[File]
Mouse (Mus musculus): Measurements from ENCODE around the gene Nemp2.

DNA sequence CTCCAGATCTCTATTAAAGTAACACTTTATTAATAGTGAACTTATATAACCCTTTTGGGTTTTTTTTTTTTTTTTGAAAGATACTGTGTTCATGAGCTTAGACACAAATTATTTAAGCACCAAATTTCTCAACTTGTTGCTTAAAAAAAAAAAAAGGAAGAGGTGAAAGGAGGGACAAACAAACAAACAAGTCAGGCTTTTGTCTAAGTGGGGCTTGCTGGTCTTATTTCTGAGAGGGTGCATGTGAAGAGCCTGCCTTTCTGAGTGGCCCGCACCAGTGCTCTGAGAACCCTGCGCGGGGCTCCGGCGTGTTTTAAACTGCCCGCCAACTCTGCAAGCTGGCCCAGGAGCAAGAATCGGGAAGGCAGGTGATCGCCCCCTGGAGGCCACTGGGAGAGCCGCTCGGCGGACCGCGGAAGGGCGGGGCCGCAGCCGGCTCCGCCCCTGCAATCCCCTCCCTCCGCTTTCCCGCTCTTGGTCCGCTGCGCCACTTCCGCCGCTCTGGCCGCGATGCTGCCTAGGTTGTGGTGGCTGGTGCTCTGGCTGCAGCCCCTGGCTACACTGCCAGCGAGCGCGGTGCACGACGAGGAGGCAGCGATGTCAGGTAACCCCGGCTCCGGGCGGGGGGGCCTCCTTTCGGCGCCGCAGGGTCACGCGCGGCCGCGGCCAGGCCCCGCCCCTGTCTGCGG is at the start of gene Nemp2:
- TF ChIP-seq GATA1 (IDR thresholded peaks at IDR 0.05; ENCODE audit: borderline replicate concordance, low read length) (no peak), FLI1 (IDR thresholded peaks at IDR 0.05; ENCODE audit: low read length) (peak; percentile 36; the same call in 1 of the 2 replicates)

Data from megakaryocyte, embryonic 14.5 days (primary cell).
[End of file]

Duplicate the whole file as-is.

Mouse (Mus musculus): Measurements from ENCODE around the gene Nemp2.

DNA sequence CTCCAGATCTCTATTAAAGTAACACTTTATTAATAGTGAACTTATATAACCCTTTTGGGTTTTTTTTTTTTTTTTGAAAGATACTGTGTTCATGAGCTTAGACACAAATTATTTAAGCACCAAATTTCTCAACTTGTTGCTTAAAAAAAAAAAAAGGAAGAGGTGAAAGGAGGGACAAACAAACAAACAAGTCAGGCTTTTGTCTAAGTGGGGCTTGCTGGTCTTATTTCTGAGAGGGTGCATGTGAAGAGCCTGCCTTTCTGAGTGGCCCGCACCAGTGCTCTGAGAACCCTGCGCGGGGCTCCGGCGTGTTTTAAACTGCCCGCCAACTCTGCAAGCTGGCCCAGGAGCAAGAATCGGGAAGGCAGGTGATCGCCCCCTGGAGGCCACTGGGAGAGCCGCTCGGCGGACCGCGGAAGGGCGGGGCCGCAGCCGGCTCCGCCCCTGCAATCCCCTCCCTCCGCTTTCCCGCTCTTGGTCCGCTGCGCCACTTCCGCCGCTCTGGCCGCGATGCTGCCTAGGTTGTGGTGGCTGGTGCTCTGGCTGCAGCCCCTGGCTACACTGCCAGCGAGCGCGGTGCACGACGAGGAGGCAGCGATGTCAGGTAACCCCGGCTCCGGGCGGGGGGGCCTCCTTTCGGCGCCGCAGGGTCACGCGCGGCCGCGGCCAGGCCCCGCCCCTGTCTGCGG is at the start of gene Nemp2:
- TF ChIP-seq GATA1 (IDR thresholded peaks at IDR 0.05; ENCODE audit: borderline replicate concordance, low read length) (no peak), FLI1 (IDR thresholded peaks at IDR 0.05; ENCODE audit: low read length) (peak; percentile 36; the same call in 1 of the 2 replicates)

Data from megakaryocyte, embryonic 14.5 days (primary cell).